Woman to be tried on murder, forgery charges in one trial
A Carroll County woman accused of arranging the fatal shooting of her husband and of forging his signature to make herself the beneficiary of his life insurance policy will face both charges in a single trial, a judge has ruled.
Carroll Circuit Judge Luke K. Burns Jr. wrote that the charges against Melissa Lynn Baumgardner Shipley are so connected that the exclusion of evidence in one case would render the other one incomprehensible. Also in the order, submitted two weeks after a hearing May 19 in which the defense counsel argued for separate trials, the judge ruled that statements made by Shipley to police the day of her arrest are admissible at her trial, scheduled to begin Monday.
Shipley, 32, was arrested Nov. 26 on murder and conspiracy charges in the death of Scott E. Shipley, 27, who was found Nov. 15 at Gross Trucking in the 400 block of Lucabaugh Mill Road, Westminster. Three months later, a grand jury indicted her on forgery after she was accused of trying to cash in on her husband's $100,000 insurance policy. Butchie Junior Stemple, 28, pleaded guilty to murder and conspiracy charges last month and is expected to testify against Shipley at her trial.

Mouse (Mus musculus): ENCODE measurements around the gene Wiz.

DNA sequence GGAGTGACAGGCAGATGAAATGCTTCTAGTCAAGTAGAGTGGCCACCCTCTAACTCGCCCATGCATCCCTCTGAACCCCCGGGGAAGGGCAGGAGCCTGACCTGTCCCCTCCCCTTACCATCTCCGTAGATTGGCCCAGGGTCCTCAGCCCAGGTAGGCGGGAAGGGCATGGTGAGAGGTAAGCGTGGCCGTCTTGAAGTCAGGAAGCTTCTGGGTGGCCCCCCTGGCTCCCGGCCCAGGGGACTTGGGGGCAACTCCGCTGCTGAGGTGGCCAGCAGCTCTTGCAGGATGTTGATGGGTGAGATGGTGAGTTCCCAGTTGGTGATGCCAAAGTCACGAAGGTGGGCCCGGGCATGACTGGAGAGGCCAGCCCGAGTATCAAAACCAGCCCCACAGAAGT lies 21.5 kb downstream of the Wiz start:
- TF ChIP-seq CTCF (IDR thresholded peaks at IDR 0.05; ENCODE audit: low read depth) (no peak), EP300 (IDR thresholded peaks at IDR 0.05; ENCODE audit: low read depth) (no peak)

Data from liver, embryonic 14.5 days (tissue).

Galloway is named administrative judge
Michael M. Galloway, the newest Circuit Court judge in Carroll County, has been appointed the court's administrative judge, the state's Court Information Office announced yesterday.
Galloway replaces county administrative Judge Raymond Beck Sr., who held the post for a dozen years. Galloway will oversee the court's budget, case assignment and jury management.
Beck plans to retire and wanted time to make a smooth transition for his successor, according to the announcement.
Galloway, one of three Circuit Court judges in Carroll County, earned his law degree from the University of Baltimore School of Law in 1978 and practiced law until his appointment to the bench as an associate Circuit Court judge four years ago. He was appointed administrative judge by Robert M. Bell, chief judge of the Maryland Court of Appeals.